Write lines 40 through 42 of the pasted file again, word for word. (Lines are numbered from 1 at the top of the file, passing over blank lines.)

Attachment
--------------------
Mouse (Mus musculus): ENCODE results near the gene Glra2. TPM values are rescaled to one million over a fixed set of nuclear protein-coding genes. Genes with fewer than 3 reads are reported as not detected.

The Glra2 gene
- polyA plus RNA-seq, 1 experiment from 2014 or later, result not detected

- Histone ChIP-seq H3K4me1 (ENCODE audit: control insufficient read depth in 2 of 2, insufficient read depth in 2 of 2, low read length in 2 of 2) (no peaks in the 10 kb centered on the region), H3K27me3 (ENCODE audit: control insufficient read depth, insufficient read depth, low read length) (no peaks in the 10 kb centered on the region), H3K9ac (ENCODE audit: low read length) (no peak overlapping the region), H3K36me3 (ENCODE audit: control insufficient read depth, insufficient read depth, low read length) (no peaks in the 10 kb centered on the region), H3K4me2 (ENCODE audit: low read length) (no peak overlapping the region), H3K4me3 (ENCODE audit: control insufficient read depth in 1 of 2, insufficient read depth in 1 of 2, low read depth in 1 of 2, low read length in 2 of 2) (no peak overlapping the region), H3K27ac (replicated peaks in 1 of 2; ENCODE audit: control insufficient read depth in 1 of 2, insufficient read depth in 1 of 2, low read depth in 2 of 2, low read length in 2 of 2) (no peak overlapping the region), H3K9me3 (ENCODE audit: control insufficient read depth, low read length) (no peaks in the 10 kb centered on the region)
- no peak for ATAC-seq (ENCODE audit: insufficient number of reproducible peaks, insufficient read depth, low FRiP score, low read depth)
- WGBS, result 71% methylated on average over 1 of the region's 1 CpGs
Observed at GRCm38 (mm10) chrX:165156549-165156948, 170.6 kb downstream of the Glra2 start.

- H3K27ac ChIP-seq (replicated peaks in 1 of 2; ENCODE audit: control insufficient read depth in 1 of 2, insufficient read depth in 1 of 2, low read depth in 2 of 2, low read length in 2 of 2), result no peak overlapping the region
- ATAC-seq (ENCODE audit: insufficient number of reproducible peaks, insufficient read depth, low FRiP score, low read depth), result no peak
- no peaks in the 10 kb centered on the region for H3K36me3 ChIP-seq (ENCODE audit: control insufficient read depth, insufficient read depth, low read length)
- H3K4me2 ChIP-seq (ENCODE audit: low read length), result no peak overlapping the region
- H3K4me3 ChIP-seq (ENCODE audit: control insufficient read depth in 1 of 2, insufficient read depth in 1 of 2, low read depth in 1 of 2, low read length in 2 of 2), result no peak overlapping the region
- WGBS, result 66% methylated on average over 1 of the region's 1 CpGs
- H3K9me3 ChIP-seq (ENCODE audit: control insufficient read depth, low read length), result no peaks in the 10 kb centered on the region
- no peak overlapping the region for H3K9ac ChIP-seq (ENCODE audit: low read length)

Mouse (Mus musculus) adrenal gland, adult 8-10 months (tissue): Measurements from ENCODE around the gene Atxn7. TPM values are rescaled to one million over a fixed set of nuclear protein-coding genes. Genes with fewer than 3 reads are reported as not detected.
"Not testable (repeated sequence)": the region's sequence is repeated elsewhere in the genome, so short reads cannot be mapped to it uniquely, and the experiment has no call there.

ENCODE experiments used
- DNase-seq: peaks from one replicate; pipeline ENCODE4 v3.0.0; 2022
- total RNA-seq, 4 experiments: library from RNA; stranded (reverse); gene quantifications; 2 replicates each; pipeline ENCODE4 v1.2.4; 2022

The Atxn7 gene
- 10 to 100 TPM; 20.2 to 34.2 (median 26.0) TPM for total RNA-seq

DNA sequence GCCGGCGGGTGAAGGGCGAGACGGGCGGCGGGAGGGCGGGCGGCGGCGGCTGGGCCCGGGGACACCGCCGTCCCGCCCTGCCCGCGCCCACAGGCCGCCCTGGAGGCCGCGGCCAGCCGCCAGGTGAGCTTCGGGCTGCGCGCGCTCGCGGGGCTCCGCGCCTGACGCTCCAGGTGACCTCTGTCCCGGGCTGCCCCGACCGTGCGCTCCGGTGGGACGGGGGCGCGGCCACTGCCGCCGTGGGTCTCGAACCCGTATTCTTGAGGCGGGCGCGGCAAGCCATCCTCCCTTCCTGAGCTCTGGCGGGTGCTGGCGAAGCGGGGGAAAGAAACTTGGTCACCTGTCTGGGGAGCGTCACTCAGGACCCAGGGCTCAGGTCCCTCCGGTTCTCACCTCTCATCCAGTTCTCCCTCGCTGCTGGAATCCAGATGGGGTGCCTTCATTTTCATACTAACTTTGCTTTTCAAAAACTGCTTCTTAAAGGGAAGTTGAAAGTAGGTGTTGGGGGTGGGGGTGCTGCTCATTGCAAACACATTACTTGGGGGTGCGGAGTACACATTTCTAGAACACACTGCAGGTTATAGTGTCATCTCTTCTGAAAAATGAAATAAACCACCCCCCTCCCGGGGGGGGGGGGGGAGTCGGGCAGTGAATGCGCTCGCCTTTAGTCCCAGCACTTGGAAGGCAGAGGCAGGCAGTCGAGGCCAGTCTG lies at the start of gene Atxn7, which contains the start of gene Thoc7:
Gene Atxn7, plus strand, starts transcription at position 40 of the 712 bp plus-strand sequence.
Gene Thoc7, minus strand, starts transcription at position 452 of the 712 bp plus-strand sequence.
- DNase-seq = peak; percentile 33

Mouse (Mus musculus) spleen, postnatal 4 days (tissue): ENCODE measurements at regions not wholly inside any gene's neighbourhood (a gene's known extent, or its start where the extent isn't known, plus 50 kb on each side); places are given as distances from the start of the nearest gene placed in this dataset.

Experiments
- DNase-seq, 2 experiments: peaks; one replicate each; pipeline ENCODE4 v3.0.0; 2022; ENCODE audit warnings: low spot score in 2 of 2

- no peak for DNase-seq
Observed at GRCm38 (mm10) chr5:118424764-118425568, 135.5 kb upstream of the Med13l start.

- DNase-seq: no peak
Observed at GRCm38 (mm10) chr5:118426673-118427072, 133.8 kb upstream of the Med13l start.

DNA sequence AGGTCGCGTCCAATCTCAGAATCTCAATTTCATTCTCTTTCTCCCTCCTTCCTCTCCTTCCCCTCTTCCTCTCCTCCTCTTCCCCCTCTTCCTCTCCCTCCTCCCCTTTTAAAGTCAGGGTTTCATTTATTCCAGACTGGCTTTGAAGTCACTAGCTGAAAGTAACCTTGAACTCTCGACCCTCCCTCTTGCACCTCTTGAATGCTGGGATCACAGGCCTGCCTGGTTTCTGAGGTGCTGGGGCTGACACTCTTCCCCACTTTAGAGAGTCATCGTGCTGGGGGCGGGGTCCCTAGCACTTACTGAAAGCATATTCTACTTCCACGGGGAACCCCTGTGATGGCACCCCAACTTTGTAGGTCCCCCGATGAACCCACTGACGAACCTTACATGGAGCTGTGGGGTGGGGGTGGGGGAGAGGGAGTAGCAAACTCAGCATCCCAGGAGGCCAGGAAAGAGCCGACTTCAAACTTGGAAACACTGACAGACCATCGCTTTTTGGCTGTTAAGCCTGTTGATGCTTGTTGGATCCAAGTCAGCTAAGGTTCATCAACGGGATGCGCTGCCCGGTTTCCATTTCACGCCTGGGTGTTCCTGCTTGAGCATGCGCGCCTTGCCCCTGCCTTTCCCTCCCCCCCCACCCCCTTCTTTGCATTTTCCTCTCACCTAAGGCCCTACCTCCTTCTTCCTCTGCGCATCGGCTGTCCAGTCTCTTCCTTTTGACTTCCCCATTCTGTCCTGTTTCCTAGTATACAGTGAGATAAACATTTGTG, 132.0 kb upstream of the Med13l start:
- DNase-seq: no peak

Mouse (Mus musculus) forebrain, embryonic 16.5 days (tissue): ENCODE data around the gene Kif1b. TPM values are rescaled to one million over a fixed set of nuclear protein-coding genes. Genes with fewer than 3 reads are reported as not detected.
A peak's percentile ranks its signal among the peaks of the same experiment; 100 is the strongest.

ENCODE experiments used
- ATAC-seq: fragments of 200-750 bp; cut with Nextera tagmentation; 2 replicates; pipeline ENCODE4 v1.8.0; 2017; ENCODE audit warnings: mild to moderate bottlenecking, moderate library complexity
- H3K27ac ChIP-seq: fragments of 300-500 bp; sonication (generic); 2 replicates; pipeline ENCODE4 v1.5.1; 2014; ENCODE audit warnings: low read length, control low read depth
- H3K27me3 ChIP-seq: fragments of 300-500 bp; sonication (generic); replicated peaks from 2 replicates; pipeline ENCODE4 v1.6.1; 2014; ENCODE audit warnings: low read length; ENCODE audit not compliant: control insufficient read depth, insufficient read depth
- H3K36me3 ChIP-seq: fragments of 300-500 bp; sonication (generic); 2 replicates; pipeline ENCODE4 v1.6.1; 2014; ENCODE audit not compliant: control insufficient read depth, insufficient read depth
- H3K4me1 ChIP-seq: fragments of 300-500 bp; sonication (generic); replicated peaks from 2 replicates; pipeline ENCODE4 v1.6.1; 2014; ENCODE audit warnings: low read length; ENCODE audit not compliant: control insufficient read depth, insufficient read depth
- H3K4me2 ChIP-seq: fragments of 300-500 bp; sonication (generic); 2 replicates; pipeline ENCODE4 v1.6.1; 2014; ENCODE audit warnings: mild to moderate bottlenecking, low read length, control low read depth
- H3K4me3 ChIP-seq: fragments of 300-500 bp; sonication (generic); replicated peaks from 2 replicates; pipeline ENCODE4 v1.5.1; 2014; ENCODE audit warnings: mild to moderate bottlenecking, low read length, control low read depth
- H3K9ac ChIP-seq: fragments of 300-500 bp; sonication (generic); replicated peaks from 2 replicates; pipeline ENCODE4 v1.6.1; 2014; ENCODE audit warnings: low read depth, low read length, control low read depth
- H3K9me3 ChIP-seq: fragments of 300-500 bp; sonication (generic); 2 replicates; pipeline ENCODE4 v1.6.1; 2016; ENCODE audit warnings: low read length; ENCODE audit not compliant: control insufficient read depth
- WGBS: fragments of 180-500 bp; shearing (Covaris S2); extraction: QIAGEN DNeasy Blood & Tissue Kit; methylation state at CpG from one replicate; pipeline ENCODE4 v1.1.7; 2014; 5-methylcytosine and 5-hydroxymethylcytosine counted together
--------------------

- H3K27ac ChIP-seq: fragments of 300-500 bp; sonication (generic); 2 replicates; pipeline ENCODE4 v1.5.1; 2014; ENCODE audit warnings: low read length, control low read depth
- H3K27me3 ChIP-seq: fragments of 300-500 bp; sonication (generic); replicated peaks from 2 replicates; pipeline ENCODE4 v1.6.1; 2014; ENCODE audit warnings: low read length; ENCODE audit not compliant: control insufficient read depth, insufficient read depth
- H3K36me3 ChIP-seq: fragments of 300-500 bp; sonication (generic); 2 replicates; pipeline ENCODE4 v1.6.1; 2014; ENCODE audit not compliant: control insufficient read depth, insufficient read depth